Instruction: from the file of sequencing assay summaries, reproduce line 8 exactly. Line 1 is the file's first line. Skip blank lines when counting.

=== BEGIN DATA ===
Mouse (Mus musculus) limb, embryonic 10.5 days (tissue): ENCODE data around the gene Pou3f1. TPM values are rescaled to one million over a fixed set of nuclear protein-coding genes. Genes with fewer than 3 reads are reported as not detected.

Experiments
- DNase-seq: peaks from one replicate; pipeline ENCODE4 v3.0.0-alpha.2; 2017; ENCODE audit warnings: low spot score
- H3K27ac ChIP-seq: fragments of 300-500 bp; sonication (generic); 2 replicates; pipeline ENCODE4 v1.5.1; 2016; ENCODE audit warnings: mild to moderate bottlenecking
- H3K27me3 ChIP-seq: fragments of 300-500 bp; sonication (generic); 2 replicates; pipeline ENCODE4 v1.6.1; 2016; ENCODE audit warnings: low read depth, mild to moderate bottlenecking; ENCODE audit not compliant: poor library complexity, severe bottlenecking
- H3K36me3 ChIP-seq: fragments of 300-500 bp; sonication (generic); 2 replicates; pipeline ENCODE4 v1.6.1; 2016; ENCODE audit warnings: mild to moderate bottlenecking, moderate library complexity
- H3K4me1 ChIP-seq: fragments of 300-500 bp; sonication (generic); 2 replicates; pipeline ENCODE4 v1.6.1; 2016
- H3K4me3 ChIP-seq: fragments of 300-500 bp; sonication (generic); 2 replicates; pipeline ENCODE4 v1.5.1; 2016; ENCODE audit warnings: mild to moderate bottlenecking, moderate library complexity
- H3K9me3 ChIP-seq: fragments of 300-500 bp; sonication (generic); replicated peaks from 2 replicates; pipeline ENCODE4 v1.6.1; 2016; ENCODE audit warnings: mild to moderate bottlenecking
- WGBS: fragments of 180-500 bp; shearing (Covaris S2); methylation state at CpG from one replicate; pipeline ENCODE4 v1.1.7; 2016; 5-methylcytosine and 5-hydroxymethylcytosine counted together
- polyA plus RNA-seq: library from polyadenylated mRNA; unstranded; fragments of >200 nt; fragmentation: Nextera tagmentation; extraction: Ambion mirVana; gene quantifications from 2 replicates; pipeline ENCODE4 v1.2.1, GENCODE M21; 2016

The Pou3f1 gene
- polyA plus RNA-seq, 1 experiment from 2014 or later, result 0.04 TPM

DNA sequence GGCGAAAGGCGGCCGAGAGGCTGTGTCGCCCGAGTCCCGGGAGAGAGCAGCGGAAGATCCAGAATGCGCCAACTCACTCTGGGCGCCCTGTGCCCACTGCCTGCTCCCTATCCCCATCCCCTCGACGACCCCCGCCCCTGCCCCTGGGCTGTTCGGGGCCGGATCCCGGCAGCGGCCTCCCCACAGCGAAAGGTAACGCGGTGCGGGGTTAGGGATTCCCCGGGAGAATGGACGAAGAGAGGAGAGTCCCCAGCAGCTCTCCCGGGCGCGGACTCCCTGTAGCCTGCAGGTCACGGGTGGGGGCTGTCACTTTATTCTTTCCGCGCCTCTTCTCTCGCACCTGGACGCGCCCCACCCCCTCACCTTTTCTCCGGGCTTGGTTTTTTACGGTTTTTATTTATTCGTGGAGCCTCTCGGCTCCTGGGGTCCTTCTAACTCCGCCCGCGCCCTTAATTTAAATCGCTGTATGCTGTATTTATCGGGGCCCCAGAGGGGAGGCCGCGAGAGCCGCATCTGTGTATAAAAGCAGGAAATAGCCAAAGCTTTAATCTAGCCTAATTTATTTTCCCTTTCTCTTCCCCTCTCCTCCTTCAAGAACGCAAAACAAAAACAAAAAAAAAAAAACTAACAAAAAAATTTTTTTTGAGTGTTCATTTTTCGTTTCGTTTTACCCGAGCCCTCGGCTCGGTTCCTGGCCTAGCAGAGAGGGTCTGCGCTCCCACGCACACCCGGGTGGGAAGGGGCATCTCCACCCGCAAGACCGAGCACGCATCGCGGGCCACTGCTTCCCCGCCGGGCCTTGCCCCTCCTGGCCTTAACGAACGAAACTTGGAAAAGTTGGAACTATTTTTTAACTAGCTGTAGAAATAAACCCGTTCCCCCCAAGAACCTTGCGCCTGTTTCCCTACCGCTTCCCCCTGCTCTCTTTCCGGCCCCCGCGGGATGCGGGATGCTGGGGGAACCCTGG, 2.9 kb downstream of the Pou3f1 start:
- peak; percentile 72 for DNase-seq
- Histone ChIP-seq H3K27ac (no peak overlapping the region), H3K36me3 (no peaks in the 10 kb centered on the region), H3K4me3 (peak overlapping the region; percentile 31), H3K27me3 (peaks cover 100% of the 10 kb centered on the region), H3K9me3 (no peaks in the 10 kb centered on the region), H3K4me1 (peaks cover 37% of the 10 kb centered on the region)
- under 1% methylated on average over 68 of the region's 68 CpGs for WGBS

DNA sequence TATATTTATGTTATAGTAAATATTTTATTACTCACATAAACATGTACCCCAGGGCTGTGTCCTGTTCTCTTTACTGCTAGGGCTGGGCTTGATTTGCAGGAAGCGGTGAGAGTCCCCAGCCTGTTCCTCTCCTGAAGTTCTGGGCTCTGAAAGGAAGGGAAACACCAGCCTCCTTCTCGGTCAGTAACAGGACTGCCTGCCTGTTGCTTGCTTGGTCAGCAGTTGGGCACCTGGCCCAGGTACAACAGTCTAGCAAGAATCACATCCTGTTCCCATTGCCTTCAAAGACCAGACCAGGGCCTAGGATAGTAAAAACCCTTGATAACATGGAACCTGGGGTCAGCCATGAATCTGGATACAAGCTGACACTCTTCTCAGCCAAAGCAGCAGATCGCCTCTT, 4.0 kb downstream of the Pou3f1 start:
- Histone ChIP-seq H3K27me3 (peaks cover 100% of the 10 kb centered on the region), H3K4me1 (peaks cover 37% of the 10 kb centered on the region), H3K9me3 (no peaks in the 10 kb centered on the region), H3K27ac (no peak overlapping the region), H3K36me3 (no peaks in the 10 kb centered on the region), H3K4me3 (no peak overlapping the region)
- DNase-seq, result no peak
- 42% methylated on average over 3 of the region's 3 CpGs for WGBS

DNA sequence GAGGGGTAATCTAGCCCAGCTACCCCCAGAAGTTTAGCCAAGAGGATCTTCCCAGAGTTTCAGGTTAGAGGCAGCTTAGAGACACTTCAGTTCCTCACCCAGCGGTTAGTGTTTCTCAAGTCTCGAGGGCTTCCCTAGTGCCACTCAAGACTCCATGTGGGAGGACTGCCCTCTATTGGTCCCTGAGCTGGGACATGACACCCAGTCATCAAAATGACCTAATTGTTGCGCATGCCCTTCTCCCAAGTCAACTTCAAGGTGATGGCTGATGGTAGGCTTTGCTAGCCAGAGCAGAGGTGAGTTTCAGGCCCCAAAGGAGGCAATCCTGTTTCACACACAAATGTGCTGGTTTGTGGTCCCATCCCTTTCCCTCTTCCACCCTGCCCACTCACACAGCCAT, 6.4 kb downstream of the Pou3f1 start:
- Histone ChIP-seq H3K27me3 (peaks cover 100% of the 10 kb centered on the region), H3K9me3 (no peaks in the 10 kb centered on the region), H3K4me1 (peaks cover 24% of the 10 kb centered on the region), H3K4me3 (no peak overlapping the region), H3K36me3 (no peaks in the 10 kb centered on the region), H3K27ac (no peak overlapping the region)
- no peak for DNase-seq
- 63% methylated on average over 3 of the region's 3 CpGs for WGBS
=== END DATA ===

- H3K4me3 ChIP-seq: fragments of 300-500 bp; sonication (generic); 2 replicates; pipeline ENCODE4 v1.5.1; 2016; ENCODE audit warnings: mild to moderate bottlenecking, moderate library complexity